GPU computing is about massive data parallelism

For embarrassingly parallel problems, for example digital tomography, an under-$10,000 Tesla personal supercomputer can beat a $5 million Sun CalcUA. CUDA makes the parallel programming tractable.

When I wrote about password guessing using GPUs last week, I mentioned that password guessing is an embarrassingly parallel problem, right up there with 3-D rendering, face recognition, Monte Carlo simulation, particle physics event reconstruction, biological sequence searching, genetic algorithms, and weather modeling. Later that day, I spoke with Andy Keane, General Manager of the GPU Computing business at Nvidia.

While we were talking, Andy looked over my posting and basically said that I'd gotten it: GPU computing, and specifically CUDA, is designed to process massive data parallelism with huge data sets efficiently. It's exactly the embarrassingly parallel problems that exhibit massive data parallelism, and so they are the problems that show the best speed-ups by shifting the processing from the CPU to the GPU. Andy went even farther than that, though, and said "I don't believe in core-scaling parallelism. It doesn't work. It didn't work 20 years ago, and it won't work now."

Underneath the hood, the Nvidia GPU was designed to be data-centric, but for a graphics display the data are triangles and textures. The CUDA architecture layer makes the GPU look more processor-like, and more appropriate for general parallel problems.

Another thing that the CUDA layer does is to hide the underlying processing hardware. If you develop a CUDA program using a $100 garden-variety consumer/gamer GeForce board, you can then take the very same program and run it on a personal supercomputer built around $1,699 Tesla C1060 boards or on a four-teraflop 1U Tesla S1070 server. You don't need to know how many cores are available: you just have to tell the executive about the parallelism of your data.

For embarrassingly parallel problems, for example digital tomography, an under-$10,000 Tesla personal supercomputer can beat a $5 million Sun CalcUA. Does that apply to other problems? It depends, of course, on whether they are inherently parallel.

From a business point of view, the Nvidia GPU Computing group is currently concentrating on oil and gas, finance, and medical imaging applications. They have 250+ customers and ISVs that they can talk about, and more that they can't discuss. They also have over 50 universities teaching CUDA, and an estimated 25,000 active CUDA developers.

Isn't it hard to write parallel code? Well, yes, but no harder than it needs to be. Here's an example (click on the picture to see a larger version):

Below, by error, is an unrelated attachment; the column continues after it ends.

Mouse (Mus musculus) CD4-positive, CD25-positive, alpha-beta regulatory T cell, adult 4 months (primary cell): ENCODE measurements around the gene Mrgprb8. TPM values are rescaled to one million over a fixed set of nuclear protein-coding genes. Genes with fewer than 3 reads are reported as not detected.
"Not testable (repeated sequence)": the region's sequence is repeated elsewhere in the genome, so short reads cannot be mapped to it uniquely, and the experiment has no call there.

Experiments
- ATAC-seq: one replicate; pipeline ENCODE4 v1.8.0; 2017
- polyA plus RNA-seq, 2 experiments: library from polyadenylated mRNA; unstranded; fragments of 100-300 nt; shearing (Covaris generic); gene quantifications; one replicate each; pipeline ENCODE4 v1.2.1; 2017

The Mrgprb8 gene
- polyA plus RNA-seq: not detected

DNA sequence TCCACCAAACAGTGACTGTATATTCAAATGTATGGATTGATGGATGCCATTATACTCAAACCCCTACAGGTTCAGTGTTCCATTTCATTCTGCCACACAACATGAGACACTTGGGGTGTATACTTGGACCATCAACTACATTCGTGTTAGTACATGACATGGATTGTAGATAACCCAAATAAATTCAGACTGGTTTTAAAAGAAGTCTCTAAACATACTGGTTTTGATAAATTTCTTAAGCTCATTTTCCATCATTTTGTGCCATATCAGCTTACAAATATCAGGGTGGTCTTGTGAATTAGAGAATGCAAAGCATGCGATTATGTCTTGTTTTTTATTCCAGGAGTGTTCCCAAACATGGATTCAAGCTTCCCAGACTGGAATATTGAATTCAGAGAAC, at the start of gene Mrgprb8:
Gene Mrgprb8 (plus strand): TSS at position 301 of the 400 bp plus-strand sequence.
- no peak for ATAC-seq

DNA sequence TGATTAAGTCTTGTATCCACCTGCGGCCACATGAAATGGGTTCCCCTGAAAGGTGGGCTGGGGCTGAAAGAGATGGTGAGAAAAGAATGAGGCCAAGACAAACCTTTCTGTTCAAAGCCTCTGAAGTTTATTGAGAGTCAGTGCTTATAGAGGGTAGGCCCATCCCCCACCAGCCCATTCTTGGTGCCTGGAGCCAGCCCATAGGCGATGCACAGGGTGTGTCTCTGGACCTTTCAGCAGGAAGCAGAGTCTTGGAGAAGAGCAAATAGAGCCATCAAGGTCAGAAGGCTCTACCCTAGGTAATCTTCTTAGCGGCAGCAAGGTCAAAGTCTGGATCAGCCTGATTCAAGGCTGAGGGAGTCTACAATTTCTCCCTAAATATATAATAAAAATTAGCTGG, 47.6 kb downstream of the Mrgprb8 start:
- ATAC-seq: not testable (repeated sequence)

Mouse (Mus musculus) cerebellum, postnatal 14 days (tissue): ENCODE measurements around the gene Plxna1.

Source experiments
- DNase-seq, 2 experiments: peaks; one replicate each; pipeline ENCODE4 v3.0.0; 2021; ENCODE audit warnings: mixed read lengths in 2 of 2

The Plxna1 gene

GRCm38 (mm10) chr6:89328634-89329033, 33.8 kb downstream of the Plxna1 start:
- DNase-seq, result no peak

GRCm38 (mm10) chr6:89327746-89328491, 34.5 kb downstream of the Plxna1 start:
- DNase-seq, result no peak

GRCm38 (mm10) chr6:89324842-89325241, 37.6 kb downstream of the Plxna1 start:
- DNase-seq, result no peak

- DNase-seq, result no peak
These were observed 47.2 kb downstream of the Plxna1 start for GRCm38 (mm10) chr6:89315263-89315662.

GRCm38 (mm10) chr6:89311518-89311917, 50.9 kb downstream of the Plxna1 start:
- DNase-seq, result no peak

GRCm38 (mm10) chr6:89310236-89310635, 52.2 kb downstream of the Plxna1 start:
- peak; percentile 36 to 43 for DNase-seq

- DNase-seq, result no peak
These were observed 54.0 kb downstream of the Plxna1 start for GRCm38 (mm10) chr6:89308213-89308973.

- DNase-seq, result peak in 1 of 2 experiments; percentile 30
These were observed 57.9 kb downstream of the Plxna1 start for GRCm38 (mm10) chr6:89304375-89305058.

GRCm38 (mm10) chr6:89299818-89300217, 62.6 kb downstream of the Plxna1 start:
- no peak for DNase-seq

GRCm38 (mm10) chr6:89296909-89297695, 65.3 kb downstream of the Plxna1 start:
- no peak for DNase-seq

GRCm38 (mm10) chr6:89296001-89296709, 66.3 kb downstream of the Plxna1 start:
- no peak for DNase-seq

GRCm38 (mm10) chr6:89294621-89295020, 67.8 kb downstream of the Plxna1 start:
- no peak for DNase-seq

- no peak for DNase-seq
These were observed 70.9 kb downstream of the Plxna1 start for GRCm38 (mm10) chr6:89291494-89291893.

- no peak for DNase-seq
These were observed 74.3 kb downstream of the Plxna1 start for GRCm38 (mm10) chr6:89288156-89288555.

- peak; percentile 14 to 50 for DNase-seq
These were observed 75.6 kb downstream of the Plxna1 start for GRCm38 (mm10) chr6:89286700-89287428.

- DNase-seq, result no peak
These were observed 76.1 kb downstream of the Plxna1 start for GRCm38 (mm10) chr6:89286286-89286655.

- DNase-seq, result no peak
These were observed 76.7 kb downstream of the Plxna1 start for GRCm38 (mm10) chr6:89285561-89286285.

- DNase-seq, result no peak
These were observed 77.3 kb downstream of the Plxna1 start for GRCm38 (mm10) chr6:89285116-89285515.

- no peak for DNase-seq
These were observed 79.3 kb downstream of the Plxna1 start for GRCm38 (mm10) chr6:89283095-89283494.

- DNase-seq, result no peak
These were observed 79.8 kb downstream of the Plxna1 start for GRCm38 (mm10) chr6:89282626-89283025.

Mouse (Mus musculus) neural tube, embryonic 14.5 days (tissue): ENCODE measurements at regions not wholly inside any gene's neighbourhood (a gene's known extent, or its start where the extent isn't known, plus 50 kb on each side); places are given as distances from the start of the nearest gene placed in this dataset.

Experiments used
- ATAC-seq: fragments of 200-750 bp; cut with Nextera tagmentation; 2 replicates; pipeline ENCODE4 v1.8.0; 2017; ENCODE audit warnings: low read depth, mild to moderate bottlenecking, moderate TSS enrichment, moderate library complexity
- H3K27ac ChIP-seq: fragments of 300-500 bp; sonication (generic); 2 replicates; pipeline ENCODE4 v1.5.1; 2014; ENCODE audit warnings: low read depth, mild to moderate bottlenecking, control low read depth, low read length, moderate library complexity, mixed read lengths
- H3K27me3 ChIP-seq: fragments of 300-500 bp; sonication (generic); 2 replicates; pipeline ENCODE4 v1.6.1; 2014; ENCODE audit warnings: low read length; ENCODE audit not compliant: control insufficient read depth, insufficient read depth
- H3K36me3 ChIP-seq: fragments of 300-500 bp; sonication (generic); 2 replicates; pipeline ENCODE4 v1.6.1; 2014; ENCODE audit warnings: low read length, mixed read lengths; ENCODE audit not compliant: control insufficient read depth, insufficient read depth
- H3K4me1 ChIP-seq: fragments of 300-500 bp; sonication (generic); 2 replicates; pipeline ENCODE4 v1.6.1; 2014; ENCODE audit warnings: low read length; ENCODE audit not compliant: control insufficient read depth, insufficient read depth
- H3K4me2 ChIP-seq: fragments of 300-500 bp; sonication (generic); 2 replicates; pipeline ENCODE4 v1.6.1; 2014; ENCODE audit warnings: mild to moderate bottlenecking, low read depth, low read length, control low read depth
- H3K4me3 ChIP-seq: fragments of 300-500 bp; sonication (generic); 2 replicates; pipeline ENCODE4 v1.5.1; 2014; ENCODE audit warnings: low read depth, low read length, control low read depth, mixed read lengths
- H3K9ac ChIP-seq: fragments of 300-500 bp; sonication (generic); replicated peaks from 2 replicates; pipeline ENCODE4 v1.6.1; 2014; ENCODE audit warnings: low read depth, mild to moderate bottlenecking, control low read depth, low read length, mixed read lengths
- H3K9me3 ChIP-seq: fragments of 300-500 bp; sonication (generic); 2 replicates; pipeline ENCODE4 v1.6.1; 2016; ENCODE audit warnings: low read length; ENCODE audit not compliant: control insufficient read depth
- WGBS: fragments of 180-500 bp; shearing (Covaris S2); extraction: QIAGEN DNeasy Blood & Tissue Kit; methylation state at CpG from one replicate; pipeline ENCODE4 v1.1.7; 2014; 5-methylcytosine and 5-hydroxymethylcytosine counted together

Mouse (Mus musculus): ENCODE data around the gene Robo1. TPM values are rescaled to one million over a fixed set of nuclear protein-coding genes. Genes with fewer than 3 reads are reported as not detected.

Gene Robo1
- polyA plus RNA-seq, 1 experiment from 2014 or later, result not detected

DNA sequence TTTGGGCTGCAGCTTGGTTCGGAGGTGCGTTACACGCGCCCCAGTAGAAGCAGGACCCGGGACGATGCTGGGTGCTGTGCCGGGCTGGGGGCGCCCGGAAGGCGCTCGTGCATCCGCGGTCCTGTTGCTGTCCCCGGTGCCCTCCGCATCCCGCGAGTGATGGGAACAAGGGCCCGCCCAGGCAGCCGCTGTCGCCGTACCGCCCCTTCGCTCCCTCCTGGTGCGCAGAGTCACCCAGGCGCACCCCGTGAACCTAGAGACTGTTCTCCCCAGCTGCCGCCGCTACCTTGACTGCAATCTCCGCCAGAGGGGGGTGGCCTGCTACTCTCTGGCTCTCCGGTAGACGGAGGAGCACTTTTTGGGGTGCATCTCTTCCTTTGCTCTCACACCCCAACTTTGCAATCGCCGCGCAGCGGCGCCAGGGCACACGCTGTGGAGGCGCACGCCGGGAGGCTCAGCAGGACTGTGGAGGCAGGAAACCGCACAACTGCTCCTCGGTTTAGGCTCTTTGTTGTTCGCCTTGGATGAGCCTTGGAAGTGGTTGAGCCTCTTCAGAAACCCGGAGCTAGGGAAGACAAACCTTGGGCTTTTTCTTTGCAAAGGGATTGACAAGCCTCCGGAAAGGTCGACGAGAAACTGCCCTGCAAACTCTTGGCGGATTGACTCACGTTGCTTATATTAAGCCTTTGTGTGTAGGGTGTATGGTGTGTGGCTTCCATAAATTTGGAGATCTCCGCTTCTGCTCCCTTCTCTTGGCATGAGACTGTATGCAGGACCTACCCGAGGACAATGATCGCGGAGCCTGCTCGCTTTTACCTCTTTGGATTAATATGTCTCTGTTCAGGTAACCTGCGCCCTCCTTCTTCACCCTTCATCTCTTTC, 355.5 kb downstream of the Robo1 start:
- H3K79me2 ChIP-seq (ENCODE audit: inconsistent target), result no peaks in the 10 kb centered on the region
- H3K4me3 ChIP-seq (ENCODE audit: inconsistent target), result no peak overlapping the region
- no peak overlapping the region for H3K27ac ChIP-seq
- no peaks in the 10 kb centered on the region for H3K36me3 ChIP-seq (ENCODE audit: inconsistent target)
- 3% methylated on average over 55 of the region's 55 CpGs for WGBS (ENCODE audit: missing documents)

CUDA parallel C code

As you can see, the for loop in the sequential code is turned into a worker that operates on one data point. The call to the sequential code is turned into a very similar parallelized call to the workers using the new <<<nblocks, 256>>> notation.

When I asked about people's GPU computing experience in December, I got three answers. They're all illuminating:

John Stone wrote "Overall, developing GPU accelerated software is relatively easy to learn. My own feeling is that it is no more difficult to learn than any other type of parallel programming. Students in the classes taught at University of Illinois have picked up GPU programming rapidly, and have been successful at applying GPU techniques to a wide diversity of problems. That said, I would expect that experienced professional developers would have no difficulty learning GPU programming with CUDA. Once you learn the general concepts, it becomes pretty easy to find applications that benefit from the massive data parallelism available on these devices."

Richard Edgar wrote "I too found CUDA fairly easy to pick up, based on previous experience with MPI and OpenMP (this is not to say that the examples NVIDIA provides couldn't be clearer....). I got started by throwing together a workstation with a CUDA-capable GPU, and sitting down with the manual for a couple of afternoons.

"There are certainly some pitfalls when trying to optimise CUDA code, but a basic conversion is usually quite straightforward in my experience. One of the biggest problems can be finding enough parallelism -- having 128 independent 'work units' isn't enough all of a sudden."

And Anne C. Elster wrote "I agree with Martin Heller that parallel programming is not easy, but I also side with Richard Edger: The Nvidia CUDA environment makes programming GPUs no harder than any other parallel programming and much much easier than programming in, say in Cg or Cell programming.

"I currently advise 11 master students and 2 PhD students, most of my master students working on GPU projects. These include projects involving CUDA working on projects related to seismic processing, medical imaging, parallel solvers, linear programming, and performance studies.

"CUDA also gives you easy access to local memory on the GPUs, which is critical for performance."

So there you have it. There's more information at Nvidia's Tesla and CUDA pages, as well as on its YouTube channel.